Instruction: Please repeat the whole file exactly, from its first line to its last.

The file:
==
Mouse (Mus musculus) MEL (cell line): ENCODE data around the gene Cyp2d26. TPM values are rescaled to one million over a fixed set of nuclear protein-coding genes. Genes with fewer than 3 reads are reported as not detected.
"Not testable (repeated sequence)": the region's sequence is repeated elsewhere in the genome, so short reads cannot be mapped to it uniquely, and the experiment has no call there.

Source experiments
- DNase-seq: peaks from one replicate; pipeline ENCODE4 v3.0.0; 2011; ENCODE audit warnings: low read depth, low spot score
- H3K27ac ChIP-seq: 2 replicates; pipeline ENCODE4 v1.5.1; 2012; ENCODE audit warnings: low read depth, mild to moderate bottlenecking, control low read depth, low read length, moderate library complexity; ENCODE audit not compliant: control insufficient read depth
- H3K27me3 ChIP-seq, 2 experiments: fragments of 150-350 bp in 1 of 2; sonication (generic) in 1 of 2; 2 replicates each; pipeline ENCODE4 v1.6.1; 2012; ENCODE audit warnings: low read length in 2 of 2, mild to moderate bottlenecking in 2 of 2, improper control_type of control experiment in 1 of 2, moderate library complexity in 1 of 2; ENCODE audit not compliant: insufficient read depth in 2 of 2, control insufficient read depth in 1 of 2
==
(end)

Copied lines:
Mouse (Mus musculus) MEL (cell line): ENCODE data around the gene Cyp2d26. TPM values are rescaled to one million over a fixed set of nuclear protein-coding genes. Genes with fewer than 3 reads are reported as not detected.
"Not testable (repeated sequence)": the region's sequence is repeated elsewhere in the genome, so short reads cannot be mapped to it uniquely, and the experiment has no call there.

Source experiments
- DNase-seq: peaks from one replicate; pipeline ENCODE4 v3.0.0; 2011; ENCODE audit warnings: low read depth, low spot score
- H3K27ac ChIP-seq: 2 replicates; pipeline ENCODE4 v1.5.1; 2012; ENCODE audit warnings: low read depth, mild to moderate bottlenecking, control low read depth, low read length, moderate library complexity; ENCODE audit not compliant: control insufficient read depth
- H3K27me3 ChIP-seq, 2 experiments: fragments of 150-350 bp in 1 of 2; sonication (generic) in 1 of 2; 2 replicates each; pipeline ENCODE4 v1.6.1; 2012; ENCODE audit warnings: low read length in 2 of 2, mild to moderate bottlenecking in 2 of 2, improper control_type of control experiment in 1 of 2, moderate library complexity in 1 of 2; ENCODE audit not compliant: insufficient read depth in 2 of 2, control insufficient read depth in 1 of 2